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Biotechnology of Tissues and Materials in Dentistry — Future Prospects

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Andréa Cristina Barbosa da Silva, Diego Romário da Silva, Rafael Grotta Grempel, Manuel Antonio Gordón-Núñez and Gustavo Gomes Agripino

Submitted: June 5th, 2014 Published: February 25th, 2015

DOI: 10.5772/59644

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1. Introduction

Long ago, humanity has sought alternatives to replacing living tissue, mainly due to birth defects, disease and accidents, using synthetic or natural substances as substitutes, best known as biomaterials. Thus, tissue engineering has emerged, a new and challenging field of modern medicine, which aims at recreating tissues and/or healthy organs to replace missing or diseased body parts [1].

Regenerative medicine which used medical devices and grafts underwent some changes in recent years, changing to a more biological approach, with use of specific biodegradable bioactive and supports (scaffolds) with cells and / or biological molecules to create a functional tissue repair in a diseased or damaged site. Thus, some newer and inter-related strategies are being used for the regeneration of tissues such as cell injection, cell induction and cells seeded in scaffolds (cell seeded scaffold) (detailed later in this chapter) [2]. These approaches depend on the use of one or more key elements, such as cells, growth factors and matrix for guiding tissue regeneration [3].

The technique used to obtain tissues (tissue engineering) is the regeneration of organs and living tissues, through recruitment of the patient's own tissue, which are dissociated into cells and cultured on synthetic or biological carriers, known as scaffolds (scaffolds, three-dimensional matrices, structures, etc.) and then being reinserted into the patient. As a multidisciplinary science, the work involves knowledge of the areas of biology, health sciences and engineering and materials science [4, 5].

Thus, one important step for reconstruction of an organ or tissue is the scaffold selection to the cells, which must take into consideration the type, location and extent of injury. The scaffold structure provides mechanical support to the cell growth and allows transport of nutrients, metabolites, growth factors, and other regulatory molecules, both towards the extracellular environment to the cells, as in the opposite direction [6]. When prepared with bioresorbable polymeris, scaffolds, the scaffolds have specific implementation strategies [7].

After a degradable polymer is identified as a possible candidate for applications in tissue engineering, it must be used for manufacturing a porous scaffold [8, 9, 10, 11]. In this case, two methods are required for proper material manufacture: 1) a method that forms the polymer into a bulk material; 2) a method to make porous such material [12]. The optimal method of manufacturing depends in part on the chemical nature of the polymer. Long, saturated and linear polymers such as PLG are typically formed into bulk materials by entangling the individual polymer chains to form a loosely bound polymer network. Polymer chain entanglement is often achieved by casting the polymer within a mold. The advantage to these methods is that they are relatively simple. However, since the material is elastic solid only because of entangled polymer chains, the material is generally lacking significant mechanical strength. This disadvantage is difficult to overcome without altering the chemical structure of the polymer [12].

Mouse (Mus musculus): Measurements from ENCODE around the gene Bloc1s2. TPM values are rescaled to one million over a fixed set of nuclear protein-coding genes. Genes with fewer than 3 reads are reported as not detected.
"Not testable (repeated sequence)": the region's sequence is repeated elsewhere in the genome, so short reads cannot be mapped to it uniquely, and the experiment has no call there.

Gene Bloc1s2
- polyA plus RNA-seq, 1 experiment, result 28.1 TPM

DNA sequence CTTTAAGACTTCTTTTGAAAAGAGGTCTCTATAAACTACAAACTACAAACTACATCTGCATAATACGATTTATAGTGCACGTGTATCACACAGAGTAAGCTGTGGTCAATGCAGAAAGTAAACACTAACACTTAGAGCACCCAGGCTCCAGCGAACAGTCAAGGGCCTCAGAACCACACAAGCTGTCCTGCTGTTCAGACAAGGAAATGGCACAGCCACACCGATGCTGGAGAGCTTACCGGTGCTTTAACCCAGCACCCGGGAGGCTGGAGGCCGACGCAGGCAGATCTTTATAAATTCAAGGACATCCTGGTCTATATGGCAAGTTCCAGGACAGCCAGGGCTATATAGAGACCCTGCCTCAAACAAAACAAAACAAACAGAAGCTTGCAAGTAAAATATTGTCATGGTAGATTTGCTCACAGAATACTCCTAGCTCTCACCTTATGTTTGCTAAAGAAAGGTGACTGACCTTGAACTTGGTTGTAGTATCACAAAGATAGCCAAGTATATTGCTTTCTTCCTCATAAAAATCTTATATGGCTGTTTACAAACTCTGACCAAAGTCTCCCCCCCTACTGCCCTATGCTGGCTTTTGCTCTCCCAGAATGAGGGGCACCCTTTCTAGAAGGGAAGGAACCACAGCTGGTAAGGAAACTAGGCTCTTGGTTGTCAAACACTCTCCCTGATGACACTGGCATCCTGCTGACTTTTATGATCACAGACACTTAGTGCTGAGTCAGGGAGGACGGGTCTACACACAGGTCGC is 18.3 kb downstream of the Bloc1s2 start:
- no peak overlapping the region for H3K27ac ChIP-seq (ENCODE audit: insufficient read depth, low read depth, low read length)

Another method to form a bulk material from a linear polymer involves forming chemical bonds between polymer chains, known as polymer cross linking [13, 14]. Cross linking is most often performed between unsaturated carbon-carbon double bonds, and thus this moiety, or a similarly reactive one, is required to exist on somewhere along the polymer chain. An initiation system, typically either radical or ionic, is also needed to promote cross-linking. The initiator system is combined with the polymer and, in response to a signal such as heat, light, a chemical accelerant, or simply time, the initiator forms species that propagate cross-linking. As these polymers are formed into bulk materials by covalent cross-linking, they typically posses significant mechanical strength. Furthermore, their ability to cure in response to an applied signal allows these materials to be injected into the defect site and cure in situ. The major disadvantage of crosslinked materials is that the growing complexity of the material, in terms of the number of components and presence of a chemical reaction, often leads to problems with cytotoxicity and biocompatibility [12].

In this context, biomaterials are extremely important for tissue regeneration process, and can be defined as any substance constructed in such a way that, alone or as part of a complex system, is used for driving, through the control of interactions with components a living system, the course of a diagnostic or therapeutic procedure, whether in humans or animals [15].

In recent decades, biomaterials have been used to repair tissue function, such as metal implants, without concern for its effect on local tissues or on the cells. Thus, polymers and other synthetic materials with biological properties were then developed. More recently, degradable and natural scaffolds, considered a breakthrough for regenerative medicine have been used. Thus, there was an evolution of the use of biomaterials that simply replaced the damaged tissue, to others more specific, allowing the development in three dimensions of a tissue regenerated in full operation and structurally acceptable [2].